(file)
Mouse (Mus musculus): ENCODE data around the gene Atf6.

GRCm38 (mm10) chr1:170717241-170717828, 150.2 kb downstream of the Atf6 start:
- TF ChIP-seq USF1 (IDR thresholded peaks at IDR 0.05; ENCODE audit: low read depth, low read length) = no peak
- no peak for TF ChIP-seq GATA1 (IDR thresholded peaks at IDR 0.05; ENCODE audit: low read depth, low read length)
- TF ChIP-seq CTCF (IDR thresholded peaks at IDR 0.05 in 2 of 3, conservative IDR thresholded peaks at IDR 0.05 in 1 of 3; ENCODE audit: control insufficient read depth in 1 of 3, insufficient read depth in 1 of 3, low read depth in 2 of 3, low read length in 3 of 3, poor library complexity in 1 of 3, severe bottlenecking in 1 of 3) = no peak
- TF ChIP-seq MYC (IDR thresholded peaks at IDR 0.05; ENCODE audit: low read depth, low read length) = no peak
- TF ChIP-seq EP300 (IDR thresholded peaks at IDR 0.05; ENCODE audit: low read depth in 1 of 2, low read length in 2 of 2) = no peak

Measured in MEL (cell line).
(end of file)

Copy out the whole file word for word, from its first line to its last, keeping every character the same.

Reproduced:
Mouse (Mus musculus): ENCODE data around the gene Atf6.

GRCm38 (mm10) chr1:170717241-170717828, 150.2 kb downstream of the Atf6 start:
- TF ChIP-seq USF1 (IDR thresholded peaks at IDR 0.05; ENCODE audit: low read depth, low read length) = no peak
- no peak for TF ChIP-seq GATA1 (IDR thresholded peaks at IDR 0.05; ENCODE audit: low read depth, low read length)
- TF ChIP-seq CTCF (IDR thresholded peaks at IDR 0.05 in 2 of 3, conservative IDR thresholded peaks at IDR 0.05 in 1 of 3; ENCODE audit: control insufficient read depth in 1 of 3, insufficient read depth in 1 of 3, low read depth in 2 of 3, low read length in 3 of 3, poor library complexity in 1 of 3, severe bottlenecking in 1 of 3) = no peak
- TF ChIP-seq MYC (IDR thresholded peaks at IDR 0.05; ENCODE audit: low read depth, low read length) = no peak
- TF ChIP-seq EP300 (IDR thresholded peaks at IDR 0.05; ENCODE audit: low read depth in 1 of 2, low read length in 2 of 2) = no peak

Measured in MEL (cell line).